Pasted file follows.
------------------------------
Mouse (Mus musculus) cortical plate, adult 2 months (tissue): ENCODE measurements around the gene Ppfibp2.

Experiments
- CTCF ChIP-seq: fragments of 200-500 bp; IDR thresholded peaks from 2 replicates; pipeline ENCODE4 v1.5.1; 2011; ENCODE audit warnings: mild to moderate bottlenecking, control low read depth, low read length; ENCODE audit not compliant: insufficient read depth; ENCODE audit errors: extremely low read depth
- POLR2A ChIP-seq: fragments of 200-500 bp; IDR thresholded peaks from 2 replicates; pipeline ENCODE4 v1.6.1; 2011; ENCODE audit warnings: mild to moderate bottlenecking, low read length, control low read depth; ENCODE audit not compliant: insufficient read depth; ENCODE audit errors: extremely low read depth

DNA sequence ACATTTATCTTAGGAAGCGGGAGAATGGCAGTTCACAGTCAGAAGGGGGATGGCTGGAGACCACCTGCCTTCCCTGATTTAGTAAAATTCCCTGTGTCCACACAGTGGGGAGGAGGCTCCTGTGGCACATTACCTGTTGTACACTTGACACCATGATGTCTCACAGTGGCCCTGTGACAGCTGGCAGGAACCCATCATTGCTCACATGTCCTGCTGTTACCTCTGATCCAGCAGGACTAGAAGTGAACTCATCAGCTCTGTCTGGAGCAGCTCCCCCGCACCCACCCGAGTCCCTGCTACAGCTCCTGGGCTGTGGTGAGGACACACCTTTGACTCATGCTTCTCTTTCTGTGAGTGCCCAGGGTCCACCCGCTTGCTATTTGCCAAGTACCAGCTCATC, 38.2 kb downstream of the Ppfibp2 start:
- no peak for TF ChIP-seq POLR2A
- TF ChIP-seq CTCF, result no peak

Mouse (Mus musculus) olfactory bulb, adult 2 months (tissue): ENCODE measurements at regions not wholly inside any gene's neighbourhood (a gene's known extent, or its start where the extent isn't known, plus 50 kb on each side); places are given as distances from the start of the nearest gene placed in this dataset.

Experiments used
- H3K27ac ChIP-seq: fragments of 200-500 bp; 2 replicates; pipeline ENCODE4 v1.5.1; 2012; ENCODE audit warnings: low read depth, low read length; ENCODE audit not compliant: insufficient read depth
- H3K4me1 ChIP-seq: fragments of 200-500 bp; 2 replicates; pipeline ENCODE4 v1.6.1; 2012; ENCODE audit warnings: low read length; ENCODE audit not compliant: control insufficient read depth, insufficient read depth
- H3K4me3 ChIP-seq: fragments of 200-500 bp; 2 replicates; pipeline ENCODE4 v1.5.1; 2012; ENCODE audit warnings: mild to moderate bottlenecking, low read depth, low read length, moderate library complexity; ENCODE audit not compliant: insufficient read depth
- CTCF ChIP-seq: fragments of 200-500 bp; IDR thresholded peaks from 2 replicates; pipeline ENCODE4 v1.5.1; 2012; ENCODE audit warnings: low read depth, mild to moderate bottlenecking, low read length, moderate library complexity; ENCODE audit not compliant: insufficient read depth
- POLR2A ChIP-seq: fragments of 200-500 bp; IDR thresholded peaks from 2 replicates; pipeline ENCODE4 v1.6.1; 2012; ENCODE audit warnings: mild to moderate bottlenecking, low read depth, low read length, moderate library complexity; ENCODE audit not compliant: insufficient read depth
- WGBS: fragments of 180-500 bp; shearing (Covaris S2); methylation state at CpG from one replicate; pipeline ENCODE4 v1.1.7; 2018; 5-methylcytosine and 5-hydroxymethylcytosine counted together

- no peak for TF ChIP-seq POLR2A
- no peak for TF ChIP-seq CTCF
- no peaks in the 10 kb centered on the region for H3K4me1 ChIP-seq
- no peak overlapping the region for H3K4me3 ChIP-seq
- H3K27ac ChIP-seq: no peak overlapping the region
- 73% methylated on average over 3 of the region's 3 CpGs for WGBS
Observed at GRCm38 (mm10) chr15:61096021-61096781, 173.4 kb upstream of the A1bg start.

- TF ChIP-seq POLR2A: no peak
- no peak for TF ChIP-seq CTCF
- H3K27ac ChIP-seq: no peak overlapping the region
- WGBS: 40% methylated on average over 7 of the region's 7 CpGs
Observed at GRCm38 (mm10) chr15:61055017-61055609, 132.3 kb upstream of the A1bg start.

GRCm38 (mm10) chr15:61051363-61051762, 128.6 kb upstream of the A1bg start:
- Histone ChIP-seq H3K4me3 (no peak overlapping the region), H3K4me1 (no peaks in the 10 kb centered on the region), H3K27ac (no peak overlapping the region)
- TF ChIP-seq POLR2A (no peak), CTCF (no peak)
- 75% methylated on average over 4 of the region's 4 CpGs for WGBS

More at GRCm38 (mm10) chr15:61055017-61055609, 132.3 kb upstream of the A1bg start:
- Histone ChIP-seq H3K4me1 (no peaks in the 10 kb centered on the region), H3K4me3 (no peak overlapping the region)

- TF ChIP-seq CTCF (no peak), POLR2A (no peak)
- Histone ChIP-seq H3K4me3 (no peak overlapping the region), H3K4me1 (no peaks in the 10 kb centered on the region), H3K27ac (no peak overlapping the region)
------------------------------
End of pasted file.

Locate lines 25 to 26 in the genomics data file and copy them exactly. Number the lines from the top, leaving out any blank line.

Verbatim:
- H3K27ac ChIP-seq: no peak overlapping the region
- WGBS: 40% methylated on average over 7 of the region's 7 CpGs